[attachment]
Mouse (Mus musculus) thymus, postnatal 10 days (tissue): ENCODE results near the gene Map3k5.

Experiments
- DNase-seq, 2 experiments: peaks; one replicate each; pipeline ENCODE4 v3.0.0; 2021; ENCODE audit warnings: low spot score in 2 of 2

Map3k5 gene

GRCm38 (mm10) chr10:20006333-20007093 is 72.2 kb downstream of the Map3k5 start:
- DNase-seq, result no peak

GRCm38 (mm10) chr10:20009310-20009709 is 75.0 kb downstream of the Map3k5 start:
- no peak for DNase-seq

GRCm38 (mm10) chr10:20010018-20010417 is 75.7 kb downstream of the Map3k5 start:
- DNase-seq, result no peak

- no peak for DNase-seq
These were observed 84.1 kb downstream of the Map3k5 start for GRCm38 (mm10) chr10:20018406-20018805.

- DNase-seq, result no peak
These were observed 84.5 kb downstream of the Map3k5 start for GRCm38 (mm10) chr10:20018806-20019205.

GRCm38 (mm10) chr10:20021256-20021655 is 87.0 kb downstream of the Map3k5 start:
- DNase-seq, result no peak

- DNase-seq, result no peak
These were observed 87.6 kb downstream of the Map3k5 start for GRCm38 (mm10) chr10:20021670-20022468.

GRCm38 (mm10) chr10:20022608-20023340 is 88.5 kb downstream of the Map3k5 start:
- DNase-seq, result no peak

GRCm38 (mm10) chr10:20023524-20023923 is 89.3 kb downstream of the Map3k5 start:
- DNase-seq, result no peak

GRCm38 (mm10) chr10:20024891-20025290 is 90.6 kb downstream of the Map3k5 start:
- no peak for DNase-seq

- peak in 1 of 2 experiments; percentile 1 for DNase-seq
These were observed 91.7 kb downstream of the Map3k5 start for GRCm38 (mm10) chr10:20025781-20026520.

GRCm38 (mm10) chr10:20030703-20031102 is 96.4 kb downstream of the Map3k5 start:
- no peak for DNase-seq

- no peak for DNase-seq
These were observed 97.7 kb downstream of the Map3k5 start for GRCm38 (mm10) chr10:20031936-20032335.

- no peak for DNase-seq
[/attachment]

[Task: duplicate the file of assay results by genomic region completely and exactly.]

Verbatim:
Mouse (Mus musculus) thymus, postnatal 10 days (tissue): ENCODE results near the gene Map3k5.

Experiments
- DNase-seq, 2 experiments: peaks; one replicate each; pipeline ENCODE4 v3.0.0; 2021; ENCODE audit warnings: low spot score in 2 of 2

Map3k5 gene

GRCm38 (mm10) chr10:20006333-20007093 is 72.2 kb downstream of the Map3k5 start:
- DNase-seq, result no peak

GRCm38 (mm10) chr10:20009310-20009709 is 75.0 kb downstream of the Map3k5 start:
- no peak for DNase-seq

GRCm38 (mm10) chr10:20010018-20010417 is 75.7 kb downstream of the Map3k5 start:
- DNase-seq, result no peak

- no peak for DNase-seq
These were observed 84.1 kb downstream of the Map3k5 start for GRCm38 (mm10) chr10:20018406-20018805.

- DNase-seq, result no peak
These were observed 84.5 kb downstream of the Map3k5 start for GRCm38 (mm10) chr10:20018806-20019205.

GRCm38 (mm10) chr10:20021256-20021655 is 87.0 kb downstream of the Map3k5 start:
- DNase-seq, result no peak

- DNase-seq, result no peak
These were observed 87.6 kb downstream of the Map3k5 start for GRCm38 (mm10) chr10:20021670-20022468.

GRCm38 (mm10) chr10:20022608-20023340 is 88.5 kb downstream of the Map3k5 start:
- DNase-seq, result no peak

GRCm38 (mm10) chr10:20023524-20023923 is 89.3 kb downstream of the Map3k5 start:
- DNase-seq, result no peak

GRCm38 (mm10) chr10:20024891-20025290 is 90.6 kb downstream of the Map3k5 start:
- no peak for DNase-seq

- peak in 1 of 2 experiments; percentile 1 for DNase-seq
These were observed 91.7 kb downstream of the Map3k5 start for GRCm38 (mm10) chr10:20025781-20026520.

GRCm38 (mm10) chr10:20030703-20031102 is 96.4 kb downstream of the Map3k5 start:
- no peak for DNase-seq

- no peak for DNase-seq
These were observed 97.7 kb downstream of the Map3k5 start for GRCm38 (mm10) chr10:20031936-20032335.

- no peak for DNase-seq